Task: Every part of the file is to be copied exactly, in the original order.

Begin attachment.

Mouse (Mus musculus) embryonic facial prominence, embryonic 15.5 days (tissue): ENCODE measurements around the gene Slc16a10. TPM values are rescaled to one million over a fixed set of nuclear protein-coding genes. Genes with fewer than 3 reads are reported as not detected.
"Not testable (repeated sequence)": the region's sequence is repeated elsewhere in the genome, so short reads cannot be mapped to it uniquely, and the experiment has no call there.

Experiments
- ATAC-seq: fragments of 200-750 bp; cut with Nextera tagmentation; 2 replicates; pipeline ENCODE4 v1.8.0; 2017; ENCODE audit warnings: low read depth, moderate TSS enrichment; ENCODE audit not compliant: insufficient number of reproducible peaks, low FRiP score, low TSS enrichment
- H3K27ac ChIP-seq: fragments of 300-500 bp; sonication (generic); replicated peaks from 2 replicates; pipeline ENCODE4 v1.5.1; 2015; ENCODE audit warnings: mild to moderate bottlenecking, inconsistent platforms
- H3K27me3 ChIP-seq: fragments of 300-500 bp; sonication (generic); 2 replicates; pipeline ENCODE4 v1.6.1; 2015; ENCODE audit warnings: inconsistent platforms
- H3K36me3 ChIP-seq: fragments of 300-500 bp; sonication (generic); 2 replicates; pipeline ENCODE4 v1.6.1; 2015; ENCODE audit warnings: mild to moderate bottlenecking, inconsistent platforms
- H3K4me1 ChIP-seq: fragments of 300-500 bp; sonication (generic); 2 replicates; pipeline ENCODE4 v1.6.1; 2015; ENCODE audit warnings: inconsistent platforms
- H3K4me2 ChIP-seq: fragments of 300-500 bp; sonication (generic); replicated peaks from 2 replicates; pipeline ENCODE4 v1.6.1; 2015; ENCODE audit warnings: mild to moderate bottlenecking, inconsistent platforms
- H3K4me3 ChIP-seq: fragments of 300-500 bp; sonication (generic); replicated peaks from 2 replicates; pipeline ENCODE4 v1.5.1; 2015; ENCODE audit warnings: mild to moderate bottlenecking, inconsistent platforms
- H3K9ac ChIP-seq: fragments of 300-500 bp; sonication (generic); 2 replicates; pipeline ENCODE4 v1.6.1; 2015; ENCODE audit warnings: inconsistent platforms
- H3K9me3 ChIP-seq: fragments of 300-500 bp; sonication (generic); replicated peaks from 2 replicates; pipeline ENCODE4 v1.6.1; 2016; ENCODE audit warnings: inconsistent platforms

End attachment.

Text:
Mouse (Mus musculus) embryonic facial prominence, embryonic 15.5 days (tissue): ENCODE measurements around the gene Slc16a10. TPM values are rescaled to one million over a fixed set of nuclear protein-coding genes. Genes with fewer than 3 reads are reported as not detected.
"Not testable (repeated sequence)": the region's sequence is repeated elsewhere in the genome, so short reads cannot be mapped to it uniquely, and the experiment has no call there.

Experiments
- ATAC-seq: fragments of 200-750 bp; cut with Nextera tagmentation; 2 replicates; pipeline ENCODE4 v1.8.0; 2017; ENCODE audit warnings: low read depth, moderate TSS enrichment; ENCODE audit not compliant: insufficient number of reproducible peaks, low FRiP score, low TSS enrichment
- H3K27ac ChIP-seq: fragments of 300-500 bp; sonication (generic); replicated peaks from 2 replicates; pipeline ENCODE4 v1.5.1; 2015; ENCODE audit warnings: mild to moderate bottlenecking, inconsistent platforms
- H3K27me3 ChIP-seq: fragments of 300-500 bp; sonication (generic); 2 replicates; pipeline ENCODE4 v1.6.1; 2015; ENCODE audit warnings: inconsistent platforms
- H3K36me3 ChIP-seq: fragments of 300-500 bp; sonication (generic); 2 replicates; pipeline ENCODE4 v1.6.1; 2015; ENCODE audit warnings: mild to moderate bottlenecking, inconsistent platforms
- H3K4me1 ChIP-seq: fragments of 300-500 bp; sonication (generic); 2 replicates; pipeline ENCODE4 v1.6.1; 2015; ENCODE audit warnings: inconsistent platforms
- H3K4me2 ChIP-seq: fragments of 300-500 bp; sonication (generic); replicated peaks from 2 replicates; pipeline ENCODE4 v1.6.1; 2015; ENCODE audit warnings: mild to moderate bottlenecking, inconsistent platforms
- H3K4me3 ChIP-seq: fragments of 300-500 bp; sonication (generic); replicated peaks from 2 replicates; pipeline ENCODE4 v1.5.1; 2015; ENCODE audit warnings: mild to moderate bottlenecking, inconsistent platforms
- H3K9ac ChIP-seq: fragments of 300-500 bp; sonication (generic); 2 replicates; pipeline ENCODE4 v1.6.1; 2015; ENCODE audit warnings: inconsistent platforms
- H3K9me3 ChIP-seq: fragments of 300-500 bp; sonication (generic); replicated peaks from 2 replicates; pipeline ENCODE4 v1.6.1; 2016; ENCODE audit warnings: inconsistent platforms